Lesson: Avoiding Common Mistakes - Part II

Comment on Avoiding Common Mistakes - Part II

At 3:25 in the example for no. of boys, can the total no. of students not be 0?
In that case, no. of boys would be 0 and hence the combined statement also becomes insufficient.
gmat-admin's picture

Great question.
In this instance, the number of students can be assumed to be greater than 1, since the sentence states that there is a class of "students" (plural)

is it generally safe to assume that in real-world examples (i.e, your classroom example) both integers and positive numbers are implied?
gmat-admin's picture

In MANY real-world questions, the numbers are typically positive integers. That said, it isn't ALWAYS the case. For example if we're talking about the time it takes for a pump to fill a pool, we can have non-integer values for the time it takes, the rate at which the pump pumps water and the volume of water in the pool.

Hi Brent, in part 3 resource, the question in the following link says that D is not the correct answer. But to me, both statements can be solved independently. How are these statements insufficient?
gmat-admin's picture

Question link: https://gmatclub.com/forum/at-the-bakery-lew-spent-a-total-of-6-00-for-o...

Although this is an official GMAT question, the wording is a little bit ambiguous. The question does not say that exactly 1 donut at exactly 1 cupcake were purchased.

Here's my full solution: https://gmatclub.com/forum/at-the-bakery-lew-spent-a-total-of-6-00-for-o...


Yulia's picture

Dear Brent. Please help me to understand something.
From the articles Common Data Sufficiency Mistakes – Part II and Par III there are practice questions which confuse me. From these two questions I have one question “what is the easiest and fastest way to find values of lets x and y?”

1 question: https://www.beatthegmat.com/confused-on-the-solutions-given-in-og-13-t179210.html
Joanna bought only $0.15 stamps and $0.29 stamps. How many $0.15 stamps did she buy?
(1) She bought $4.40 worth of stamps.
(2) She bought an equal number of $0.15 stamps and $0.29 stamps.

0.15x + 0.29y
Statement 1: 0.15x + 0.29y=4.40 or 15x+29y=440

I automatically assumed that there are several values where x and y as integers. I didn’t understand in explanations how they come up with the answer 10. Is there an easier way to tackle such statements?

2 question: https://www.beatthegmat.com/question-harder-for-ds-t39645.html?cityevent=Miami-13-648
Marta bought several pencils, if each pencil was either a 23 cent or 21 cent pencil, how many 23 cent pencils did she buy?
1) marta bought 6 pencils
2) the total value of the pencils she bought was 130 cents.

23y + 21x

Statement 1: multiples values to get 6 pencils > Insufficient
Statement 2: 23y + 21x=130 > Sufficient

Here I immediately recognized that I can “find” values of y and x but I am not sure which way is faster and easier. Is there any uniform approach? We cannot just assume automatically that there is only one possible value for x and y, can we?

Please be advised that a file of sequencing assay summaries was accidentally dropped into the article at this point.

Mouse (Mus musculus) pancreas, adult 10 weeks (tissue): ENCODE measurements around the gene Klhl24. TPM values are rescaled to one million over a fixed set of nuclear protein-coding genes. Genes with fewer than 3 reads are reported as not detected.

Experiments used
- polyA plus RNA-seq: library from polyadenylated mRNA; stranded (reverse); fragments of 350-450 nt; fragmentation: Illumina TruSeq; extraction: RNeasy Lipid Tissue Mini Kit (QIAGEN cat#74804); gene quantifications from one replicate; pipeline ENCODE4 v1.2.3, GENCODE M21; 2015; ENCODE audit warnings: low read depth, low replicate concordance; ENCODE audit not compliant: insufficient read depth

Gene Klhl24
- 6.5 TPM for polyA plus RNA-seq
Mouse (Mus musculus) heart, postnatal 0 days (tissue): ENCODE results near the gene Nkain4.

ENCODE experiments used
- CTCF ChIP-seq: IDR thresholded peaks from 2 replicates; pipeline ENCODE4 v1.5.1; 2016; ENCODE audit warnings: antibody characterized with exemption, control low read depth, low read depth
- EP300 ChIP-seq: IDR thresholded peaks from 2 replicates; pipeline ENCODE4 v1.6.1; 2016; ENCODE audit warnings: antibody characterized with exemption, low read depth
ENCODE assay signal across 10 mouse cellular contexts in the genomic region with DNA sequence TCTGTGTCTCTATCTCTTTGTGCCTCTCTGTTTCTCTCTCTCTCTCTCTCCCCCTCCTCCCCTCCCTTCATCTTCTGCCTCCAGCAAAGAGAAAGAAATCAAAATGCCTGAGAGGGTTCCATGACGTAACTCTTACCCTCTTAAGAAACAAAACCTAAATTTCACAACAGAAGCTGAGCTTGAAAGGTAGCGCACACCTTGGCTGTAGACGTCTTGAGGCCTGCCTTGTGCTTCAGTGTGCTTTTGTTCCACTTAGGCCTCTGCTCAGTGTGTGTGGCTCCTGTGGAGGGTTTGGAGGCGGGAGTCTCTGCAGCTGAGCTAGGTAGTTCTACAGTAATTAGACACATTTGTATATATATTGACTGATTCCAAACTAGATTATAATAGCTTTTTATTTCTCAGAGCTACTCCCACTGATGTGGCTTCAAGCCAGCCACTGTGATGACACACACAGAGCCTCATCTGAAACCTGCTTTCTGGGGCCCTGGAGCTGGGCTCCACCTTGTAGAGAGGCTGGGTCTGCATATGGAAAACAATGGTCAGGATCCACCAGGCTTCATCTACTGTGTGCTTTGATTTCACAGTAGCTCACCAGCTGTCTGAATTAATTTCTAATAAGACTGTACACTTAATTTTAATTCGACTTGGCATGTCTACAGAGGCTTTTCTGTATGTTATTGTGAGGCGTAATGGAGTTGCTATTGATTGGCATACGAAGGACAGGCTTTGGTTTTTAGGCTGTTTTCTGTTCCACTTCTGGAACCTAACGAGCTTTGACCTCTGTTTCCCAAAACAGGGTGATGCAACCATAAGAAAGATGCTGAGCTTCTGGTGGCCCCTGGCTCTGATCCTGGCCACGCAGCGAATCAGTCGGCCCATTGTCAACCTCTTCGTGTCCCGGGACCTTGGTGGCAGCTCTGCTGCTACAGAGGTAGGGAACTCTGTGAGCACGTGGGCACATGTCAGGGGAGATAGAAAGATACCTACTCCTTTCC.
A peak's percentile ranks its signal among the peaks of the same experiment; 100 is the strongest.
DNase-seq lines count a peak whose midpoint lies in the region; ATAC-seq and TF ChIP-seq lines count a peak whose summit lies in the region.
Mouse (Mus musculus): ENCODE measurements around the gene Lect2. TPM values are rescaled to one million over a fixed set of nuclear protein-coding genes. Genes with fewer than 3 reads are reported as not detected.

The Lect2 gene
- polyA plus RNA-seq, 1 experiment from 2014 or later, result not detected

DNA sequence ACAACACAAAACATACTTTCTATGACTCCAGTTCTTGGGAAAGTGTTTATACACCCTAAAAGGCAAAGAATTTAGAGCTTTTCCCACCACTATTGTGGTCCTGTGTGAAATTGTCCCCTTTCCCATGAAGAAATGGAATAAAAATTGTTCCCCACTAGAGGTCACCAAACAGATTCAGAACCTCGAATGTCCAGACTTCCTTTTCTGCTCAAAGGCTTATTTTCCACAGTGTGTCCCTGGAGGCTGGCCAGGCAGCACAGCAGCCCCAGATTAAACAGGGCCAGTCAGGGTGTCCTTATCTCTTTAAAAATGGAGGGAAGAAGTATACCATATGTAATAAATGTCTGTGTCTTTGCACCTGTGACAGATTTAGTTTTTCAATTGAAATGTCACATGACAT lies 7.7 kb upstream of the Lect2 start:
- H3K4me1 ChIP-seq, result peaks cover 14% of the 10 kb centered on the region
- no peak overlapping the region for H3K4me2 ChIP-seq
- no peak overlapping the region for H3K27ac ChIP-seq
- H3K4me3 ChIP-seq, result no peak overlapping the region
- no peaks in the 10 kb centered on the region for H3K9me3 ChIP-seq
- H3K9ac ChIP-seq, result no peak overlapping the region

gmat-admin's picture

Great questions, Yulia!

Question #1 (with my solution): https://gmatclub.com/forum/joanna-bought-only-0-15-stamps-and-0-29-stamp...

Unfortunately there's no easier way to solve this question. It requires us to check several possible scenarios.
The key takeaway here, however, is that producing a linear equation with two variables does not necessarily mean the statement is insufficient.

Please review my full solution (linked above) and let me know if you have any questions.

Question #2 (with my solution): https://gmatclub.com/forum/martha-bought-several-pencils-if-each-pencil-...
Notice that statement 2 tells us that Martha spent only $1.30.
Since pencils cost around 25 since each, we can see that there aren't many possible outcomes to consider.
Given this, it's conceivable that there may be only one valid solution.
The same applies (to a lesser extent) to question #1 above.

Consider this analogous question: If x and y integers such that 0 < x < y, what is the value of x?
Statement 1: x + y = 500
Since the sum equals a big number (500), we can immediately see that there are MANY MANY possible solutions to this equation, which means there are many possible values of x.
So statement 1 is insufficient

Now consider what happens if we change statement 1 as follows:
Statement 1: x + y = 4
Since the sum is small (and since x and y are positive integers), there aren't many possible solutions,
In fact, only one solution (x = 1 and y = 3) satisfies the given information.

So when it comes to questions of this nature, it all comes down to the number of possible solutions.

Does that help?

Yulia's picture

Thank you Brent. I wish the site would have a like button or similar to express that I liked a lecture or explanation)

Thank you for explanations. Over the night I thought of a different approach. What if in such cases we look at unit digits. Ex. 23y + 21x=130 > to get zero we need 3x2 + 1x4 = ..0
Same story with 15x+29y=440, only by multiplying with 10 we can get zero digit of 440.
I also understood your solution. Thank you.
gmat-admin's picture

Thanks Yulia! I'm glad you like the videos!

You're absolutely right. Examining the units digits is a great way to go.
By the way, with 15x + 29y = 440, we can get a units digit of 0 if x and y are multiples of 10, OR if y is a multiple of 5.
For example, if y = 5 and x = 3, we get: 15(3) + 29(5) = 45 + 145 = 190


Brilliant video Brent and you've sum it all up nicely. Thumbs up to your way of teaching. I've been making these mistakes without realising it.
gmat-admin's picture

Thanks for the kind words! You made my day.

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